JH: So we’re talking Q4 2021 here?
AG: Yes, the end of last year and beginning of this year. It’s not that COVID was gone, but we could see the market opening up again. We were offered the chance to buy part of the brand and we said yes. We then spoke to our institutional investors to invest into Rich OMG and secured investment into Rich OMG of fifty million pounds.
JH: Fifteen million? One five million?
AG: No, fifty. Five zero million.
JH: Shit a dog!
AG: Remember this is a market worth eighty billion and our institutional investor looked at it in the same way we did. Our projections was to assume a 4.75 percent global share in five years, at which point the Rich brand would be turning over two and a half billion a year.
JH: So thirty percent of that (Rich Energy) equals good numbers.
AG: They’re good numbers. They’re nothing like Red Bull numbers but this is the money in energy drinks. We all know that, I’m not saying anything that nobody knows. People linked to the management side of the institutional investor are also involved in supermarket distribution logistics, so they looked at this and decided they could guarantee a certain level of sales. I have their agreement to that investment in black and white contractual form. However, part of their due diligence in what we were doing as part of their investment would be used to purchase the (30 percent) equity in Rich D.O.O, was to prove the ownership of the brand laid with Rich D.O.O and they’ve yet to receive that proof.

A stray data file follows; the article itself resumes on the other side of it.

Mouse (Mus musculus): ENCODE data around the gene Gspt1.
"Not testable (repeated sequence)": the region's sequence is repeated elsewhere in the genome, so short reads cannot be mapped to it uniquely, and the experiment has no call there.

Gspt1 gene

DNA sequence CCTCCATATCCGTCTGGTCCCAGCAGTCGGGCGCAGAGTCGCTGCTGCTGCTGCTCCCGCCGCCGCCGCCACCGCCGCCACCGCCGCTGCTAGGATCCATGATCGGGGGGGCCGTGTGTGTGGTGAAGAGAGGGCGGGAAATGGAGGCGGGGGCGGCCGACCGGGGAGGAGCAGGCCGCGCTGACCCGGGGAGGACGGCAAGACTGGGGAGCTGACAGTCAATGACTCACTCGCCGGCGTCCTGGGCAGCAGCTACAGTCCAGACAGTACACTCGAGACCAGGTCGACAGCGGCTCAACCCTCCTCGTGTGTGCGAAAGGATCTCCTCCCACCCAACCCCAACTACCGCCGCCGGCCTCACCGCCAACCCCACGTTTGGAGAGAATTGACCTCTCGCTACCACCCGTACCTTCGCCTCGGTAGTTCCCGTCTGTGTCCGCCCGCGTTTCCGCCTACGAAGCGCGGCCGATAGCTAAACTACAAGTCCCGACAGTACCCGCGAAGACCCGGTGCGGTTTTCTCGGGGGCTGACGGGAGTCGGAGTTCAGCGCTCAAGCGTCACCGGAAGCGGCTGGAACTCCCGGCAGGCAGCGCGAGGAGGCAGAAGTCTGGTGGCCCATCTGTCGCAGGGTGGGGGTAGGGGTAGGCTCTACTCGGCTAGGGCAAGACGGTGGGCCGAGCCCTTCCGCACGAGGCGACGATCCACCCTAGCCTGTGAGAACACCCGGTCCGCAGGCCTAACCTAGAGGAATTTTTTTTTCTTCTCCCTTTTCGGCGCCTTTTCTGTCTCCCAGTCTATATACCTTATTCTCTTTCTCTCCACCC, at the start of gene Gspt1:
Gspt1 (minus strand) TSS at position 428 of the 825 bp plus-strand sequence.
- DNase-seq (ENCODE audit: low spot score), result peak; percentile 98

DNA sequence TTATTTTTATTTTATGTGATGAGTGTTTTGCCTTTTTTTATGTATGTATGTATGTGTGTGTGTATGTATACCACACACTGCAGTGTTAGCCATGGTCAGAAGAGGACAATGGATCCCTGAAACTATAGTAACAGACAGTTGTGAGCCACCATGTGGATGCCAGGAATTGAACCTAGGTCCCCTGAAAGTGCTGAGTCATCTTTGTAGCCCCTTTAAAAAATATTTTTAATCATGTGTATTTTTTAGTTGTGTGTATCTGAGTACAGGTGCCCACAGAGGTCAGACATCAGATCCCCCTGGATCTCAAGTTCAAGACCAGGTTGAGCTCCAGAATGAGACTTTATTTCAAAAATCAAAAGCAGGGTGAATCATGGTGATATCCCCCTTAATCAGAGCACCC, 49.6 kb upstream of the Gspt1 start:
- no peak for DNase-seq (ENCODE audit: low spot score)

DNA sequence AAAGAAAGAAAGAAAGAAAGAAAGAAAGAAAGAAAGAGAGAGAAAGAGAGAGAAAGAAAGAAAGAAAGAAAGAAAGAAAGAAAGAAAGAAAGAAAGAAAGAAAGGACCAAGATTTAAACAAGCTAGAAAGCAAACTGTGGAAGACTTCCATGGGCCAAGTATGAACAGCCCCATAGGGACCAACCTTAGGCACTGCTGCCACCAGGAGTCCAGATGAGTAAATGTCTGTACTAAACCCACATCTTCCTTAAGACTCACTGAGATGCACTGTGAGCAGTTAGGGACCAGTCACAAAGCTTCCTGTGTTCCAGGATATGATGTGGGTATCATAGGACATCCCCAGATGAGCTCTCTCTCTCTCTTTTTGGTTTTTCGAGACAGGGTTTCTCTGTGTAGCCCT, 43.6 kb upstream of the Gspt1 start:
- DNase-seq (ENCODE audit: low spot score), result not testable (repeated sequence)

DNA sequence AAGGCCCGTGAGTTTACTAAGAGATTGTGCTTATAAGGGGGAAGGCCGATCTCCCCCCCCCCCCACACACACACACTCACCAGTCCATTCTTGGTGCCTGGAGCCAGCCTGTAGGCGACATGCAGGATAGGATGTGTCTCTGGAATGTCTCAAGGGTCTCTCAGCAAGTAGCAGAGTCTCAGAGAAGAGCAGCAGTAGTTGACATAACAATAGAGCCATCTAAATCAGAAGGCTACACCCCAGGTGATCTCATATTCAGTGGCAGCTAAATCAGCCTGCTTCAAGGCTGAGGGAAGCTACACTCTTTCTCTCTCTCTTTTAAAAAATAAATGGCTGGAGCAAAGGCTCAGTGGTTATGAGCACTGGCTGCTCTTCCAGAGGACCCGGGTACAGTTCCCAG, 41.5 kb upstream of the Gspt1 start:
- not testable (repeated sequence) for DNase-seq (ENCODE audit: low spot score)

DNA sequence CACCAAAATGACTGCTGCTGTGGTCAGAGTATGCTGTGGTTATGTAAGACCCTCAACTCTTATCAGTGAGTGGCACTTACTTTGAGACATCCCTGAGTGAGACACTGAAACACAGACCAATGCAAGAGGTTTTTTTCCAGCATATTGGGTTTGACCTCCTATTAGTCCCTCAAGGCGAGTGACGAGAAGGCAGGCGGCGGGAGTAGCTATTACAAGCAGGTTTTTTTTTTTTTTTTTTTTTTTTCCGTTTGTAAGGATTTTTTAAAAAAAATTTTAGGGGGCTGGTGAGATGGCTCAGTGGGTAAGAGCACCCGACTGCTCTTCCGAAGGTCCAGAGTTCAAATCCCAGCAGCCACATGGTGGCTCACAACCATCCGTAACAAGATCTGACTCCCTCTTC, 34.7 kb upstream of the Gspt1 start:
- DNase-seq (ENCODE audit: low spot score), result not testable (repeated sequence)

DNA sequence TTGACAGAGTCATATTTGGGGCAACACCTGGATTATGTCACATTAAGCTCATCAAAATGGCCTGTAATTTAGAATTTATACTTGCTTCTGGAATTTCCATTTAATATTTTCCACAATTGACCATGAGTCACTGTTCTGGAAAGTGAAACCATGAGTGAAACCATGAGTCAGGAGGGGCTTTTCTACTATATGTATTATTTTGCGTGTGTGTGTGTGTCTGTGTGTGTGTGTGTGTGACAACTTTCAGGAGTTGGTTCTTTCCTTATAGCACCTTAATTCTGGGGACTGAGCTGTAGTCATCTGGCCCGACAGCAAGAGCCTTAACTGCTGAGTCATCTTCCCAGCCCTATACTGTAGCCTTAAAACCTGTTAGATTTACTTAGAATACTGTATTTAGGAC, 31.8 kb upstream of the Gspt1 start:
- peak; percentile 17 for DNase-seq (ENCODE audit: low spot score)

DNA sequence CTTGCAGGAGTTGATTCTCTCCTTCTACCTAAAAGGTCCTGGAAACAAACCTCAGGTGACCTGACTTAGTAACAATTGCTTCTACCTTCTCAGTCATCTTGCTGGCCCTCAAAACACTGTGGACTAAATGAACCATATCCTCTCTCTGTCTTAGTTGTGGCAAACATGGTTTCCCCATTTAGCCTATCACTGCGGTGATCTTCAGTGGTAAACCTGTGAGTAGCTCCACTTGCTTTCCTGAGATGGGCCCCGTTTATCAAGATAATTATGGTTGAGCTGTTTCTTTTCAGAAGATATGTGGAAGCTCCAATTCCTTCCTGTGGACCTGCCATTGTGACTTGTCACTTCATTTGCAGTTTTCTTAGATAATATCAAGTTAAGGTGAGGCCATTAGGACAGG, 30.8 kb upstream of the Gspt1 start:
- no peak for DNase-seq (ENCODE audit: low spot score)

JH: So the due diligence that you’re talking about here is on Rich D.O.O and William Storey? Are you saying (contrary to the Rich Energy statement on social media) that you didn’t get the answers from them to satisfy your due diligence?
AG: We haven’t been able to get proof of IP ownership
JH: Of Rich Energy?
JH: Who do you think owns the IP on Rich Energy? Is it a German company?